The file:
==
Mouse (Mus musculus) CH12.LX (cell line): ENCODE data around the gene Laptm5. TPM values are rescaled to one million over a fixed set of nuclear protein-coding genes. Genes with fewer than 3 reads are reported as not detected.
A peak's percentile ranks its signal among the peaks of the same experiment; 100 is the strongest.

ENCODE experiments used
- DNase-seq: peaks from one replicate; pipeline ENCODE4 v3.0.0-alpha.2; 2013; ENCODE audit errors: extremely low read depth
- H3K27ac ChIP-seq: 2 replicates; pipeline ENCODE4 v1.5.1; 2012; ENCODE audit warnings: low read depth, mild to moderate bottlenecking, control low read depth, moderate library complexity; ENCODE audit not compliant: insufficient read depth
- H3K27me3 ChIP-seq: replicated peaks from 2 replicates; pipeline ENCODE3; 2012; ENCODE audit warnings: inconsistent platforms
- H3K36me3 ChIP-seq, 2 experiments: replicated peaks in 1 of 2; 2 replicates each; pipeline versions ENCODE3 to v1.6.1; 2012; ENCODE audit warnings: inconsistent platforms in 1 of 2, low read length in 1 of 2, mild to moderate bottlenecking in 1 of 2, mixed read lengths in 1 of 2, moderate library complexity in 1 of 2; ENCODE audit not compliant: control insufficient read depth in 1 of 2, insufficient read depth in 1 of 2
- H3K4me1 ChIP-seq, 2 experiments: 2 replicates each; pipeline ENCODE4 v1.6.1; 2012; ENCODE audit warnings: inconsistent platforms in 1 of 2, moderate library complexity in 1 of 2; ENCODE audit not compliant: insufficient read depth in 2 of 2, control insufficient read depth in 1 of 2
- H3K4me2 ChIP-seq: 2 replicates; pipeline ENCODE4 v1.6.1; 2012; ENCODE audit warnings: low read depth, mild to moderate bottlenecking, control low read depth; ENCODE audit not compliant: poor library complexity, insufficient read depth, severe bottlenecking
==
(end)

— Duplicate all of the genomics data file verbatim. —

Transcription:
Mouse (Mus musculus) CH12.LX (cell line): ENCODE data around the gene Laptm5. TPM values are rescaled to one million over a fixed set of nuclear protein-coding genes. Genes with fewer than 3 reads are reported as not detected.
A peak's percentile ranks its signal among the peaks of the same experiment; 100 is the strongest.

ENCODE experiments used
- DNase-seq: peaks from one replicate; pipeline ENCODE4 v3.0.0-alpha.2; 2013; ENCODE audit errors: extremely low read depth
- H3K27ac ChIP-seq: 2 replicates; pipeline ENCODE4 v1.5.1; 2012; ENCODE audit warnings: low read depth, mild to moderate bottlenecking, control low read depth, moderate library complexity; ENCODE audit not compliant: insufficient read depth
- H3K27me3 ChIP-seq: replicated peaks from 2 replicates; pipeline ENCODE3; 2012; ENCODE audit warnings: inconsistent platforms
- H3K36me3 ChIP-seq, 2 experiments: replicated peaks in 1 of 2; 2 replicates each; pipeline versions ENCODE3 to v1.6.1; 2012; ENCODE audit warnings: inconsistent platforms in 1 of 2, low read length in 1 of 2, mild to moderate bottlenecking in 1 of 2, mixed read lengths in 1 of 2, moderate library complexity in 1 of 2; ENCODE audit not compliant: control insufficient read depth in 1 of 2, insufficient read depth in 1 of 2
- H3K4me1 ChIP-seq, 2 experiments: 2 replicates each; pipeline ENCODE4 v1.6.1; 2012; ENCODE audit warnings: inconsistent platforms in 1 of 2, moderate library complexity in 1 of 2; ENCODE audit not compliant: insufficient read depth in 2 of 2, control insufficient read depth in 1 of 2
- H3K4me2 ChIP-seq: 2 replicates; pipeline ENCODE4 v1.6.1; 2012; ENCODE audit warnings: low read depth, mild to moderate bottlenecking, control low read depth; ENCODE audit not compliant: poor library complexity, insufficient read depth, severe bottlenecking